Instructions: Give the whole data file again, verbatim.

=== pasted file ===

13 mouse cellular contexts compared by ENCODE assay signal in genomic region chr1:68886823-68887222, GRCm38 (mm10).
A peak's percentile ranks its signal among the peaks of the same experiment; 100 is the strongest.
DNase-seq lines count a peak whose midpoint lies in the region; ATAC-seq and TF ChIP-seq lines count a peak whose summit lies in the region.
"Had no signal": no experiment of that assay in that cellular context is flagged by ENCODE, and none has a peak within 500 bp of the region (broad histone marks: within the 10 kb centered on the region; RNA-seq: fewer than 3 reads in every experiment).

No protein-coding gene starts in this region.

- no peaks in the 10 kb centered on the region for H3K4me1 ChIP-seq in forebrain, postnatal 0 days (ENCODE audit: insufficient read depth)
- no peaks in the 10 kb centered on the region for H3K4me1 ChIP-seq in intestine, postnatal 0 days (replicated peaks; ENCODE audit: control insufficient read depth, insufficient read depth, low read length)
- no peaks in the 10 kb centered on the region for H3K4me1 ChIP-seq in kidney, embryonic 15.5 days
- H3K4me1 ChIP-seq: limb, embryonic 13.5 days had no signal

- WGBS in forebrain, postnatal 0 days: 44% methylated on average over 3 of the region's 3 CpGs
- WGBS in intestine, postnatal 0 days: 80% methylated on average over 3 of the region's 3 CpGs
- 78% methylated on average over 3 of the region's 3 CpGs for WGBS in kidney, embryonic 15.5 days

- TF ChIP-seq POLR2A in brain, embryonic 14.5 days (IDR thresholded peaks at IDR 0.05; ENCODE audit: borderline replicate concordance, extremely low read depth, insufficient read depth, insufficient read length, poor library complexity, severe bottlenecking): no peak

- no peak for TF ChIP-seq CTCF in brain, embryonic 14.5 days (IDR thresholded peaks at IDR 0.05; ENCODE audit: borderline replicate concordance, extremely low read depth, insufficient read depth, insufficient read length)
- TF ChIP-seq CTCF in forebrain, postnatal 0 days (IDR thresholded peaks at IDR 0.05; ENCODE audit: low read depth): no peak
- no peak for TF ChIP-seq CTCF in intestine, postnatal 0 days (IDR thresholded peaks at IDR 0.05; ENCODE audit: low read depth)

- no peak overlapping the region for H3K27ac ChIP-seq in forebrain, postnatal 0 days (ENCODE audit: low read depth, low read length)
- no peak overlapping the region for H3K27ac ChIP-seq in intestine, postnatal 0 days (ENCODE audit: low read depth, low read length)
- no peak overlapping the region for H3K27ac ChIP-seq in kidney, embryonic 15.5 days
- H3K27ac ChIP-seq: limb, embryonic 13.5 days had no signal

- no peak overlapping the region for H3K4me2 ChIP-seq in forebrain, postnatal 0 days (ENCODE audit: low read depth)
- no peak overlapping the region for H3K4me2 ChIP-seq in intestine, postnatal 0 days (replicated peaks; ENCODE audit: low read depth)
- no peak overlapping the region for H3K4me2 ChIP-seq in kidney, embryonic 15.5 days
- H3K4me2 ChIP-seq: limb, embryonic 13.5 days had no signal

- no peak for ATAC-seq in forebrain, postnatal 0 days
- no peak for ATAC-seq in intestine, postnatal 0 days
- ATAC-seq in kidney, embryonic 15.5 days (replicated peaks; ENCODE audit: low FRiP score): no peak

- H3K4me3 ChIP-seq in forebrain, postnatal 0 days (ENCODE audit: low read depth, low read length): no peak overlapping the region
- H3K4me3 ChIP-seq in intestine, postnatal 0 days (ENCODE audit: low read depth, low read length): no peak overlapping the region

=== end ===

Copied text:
13 mouse cellular contexts compared by ENCODE assay signal in genomic region chr1:68886823-68887222, GRCm38 (mm10).
A peak's percentile ranks its signal among the peaks of the same experiment; 100 is the strongest.
DNase-seq lines count a peak whose midpoint lies in the region; ATAC-seq and TF ChIP-seq lines count a peak whose summit lies in the region.
"Had no signal": no experiment of that assay in that cellular context is flagged by ENCODE, and none has a peak within 500 bp of the region (broad histone marks: within the 10 kb centered on the region; RNA-seq: fewer than 3 reads in every experiment).

No protein-coding gene starts in this region.

- no peaks in the 10 kb centered on the region for H3K4me1 ChIP-seq in forebrain, postnatal 0 days (ENCODE audit: insufficient read depth)
- no peaks in the 10 kb centered on the region for H3K4me1 ChIP-seq in intestine, postnatal 0 days (replicated peaks; ENCODE audit: control insufficient read depth, insufficient read depth, low read length)
- no peaks in the 10 kb centered on the region for H3K4me1 ChIP-seq in kidney, embryonic 15.5 days
- H3K4me1 ChIP-seq: limb, embryonic 13.5 days had no signal

- WGBS in forebrain, postnatal 0 days: 44% methylated on average over 3 of the region's 3 CpGs
- WGBS in intestine, postnatal 0 days: 80% methylated on average over 3 of the region's 3 CpGs
- 78% methylated on average over 3 of the region's 3 CpGs for WGBS in kidney, embryonic 15.5 days

- TF ChIP-seq POLR2A in brain, embryonic 14.5 days (IDR thresholded peaks at IDR 0.05; ENCODE audit: borderline replicate concordance, extremely low read depth, insufficient read depth, insufficient read length, poor library complexity, severe bottlenecking): no peak

- no peak for TF ChIP-seq CTCF in brain, embryonic 14.5 days (IDR thresholded peaks at IDR 0.05; ENCODE audit: borderline replicate concordance, extremely low read depth, insufficient read depth, insufficient read length)
- TF ChIP-seq CTCF in forebrain, postnatal 0 days (IDR thresholded peaks at IDR 0.05; ENCODE audit: low read depth): no peak
- no peak for TF ChIP-seq CTCF in intestine, postnatal 0 days (IDR thresholded peaks at IDR 0.05; ENCODE audit: low read depth)

- no peak overlapping the region for H3K27ac ChIP-seq in forebrain, postnatal 0 days (ENCODE audit: low read depth, low read length)
- no peak overlapping the region for H3K27ac ChIP-seq in intestine, postnatal 0 days (ENCODE audit: low read depth, low read length)
- no peak overlapping the region for H3K27ac ChIP-seq in kidney, embryonic 15.5 days
- H3K27ac ChIP-seq: limb, embryonic 13.5 days had no signal

- no peak overlapping the region for H3K4me2 ChIP-seq in forebrain, postnatal 0 days (ENCODE audit: low read depth)
- no peak overlapping the region for H3K4me2 ChIP-seq in intestine, postnatal 0 days (replicated peaks; ENCODE audit: low read depth)
- no peak overlapping the region for H3K4me2 ChIP-seq in kidney, embryonic 15.5 days
- H3K4me2 ChIP-seq: limb, embryonic 13.5 days had no signal

- no peak for ATAC-seq in forebrain, postnatal 0 days
- no peak for ATAC-seq in intestine, postnatal 0 days
- ATAC-seq in kidney, embryonic 15.5 days (replicated peaks; ENCODE audit: low FRiP score): no peak

- H3K4me3 ChIP-seq in forebrain, postnatal 0 days (ENCODE audit: low read depth, low read length): no peak overlapping the region
- H3K4me3 ChIP-seq in intestine, postnatal 0 days (ENCODE audit: low read depth, low read length): no peak overlapping the region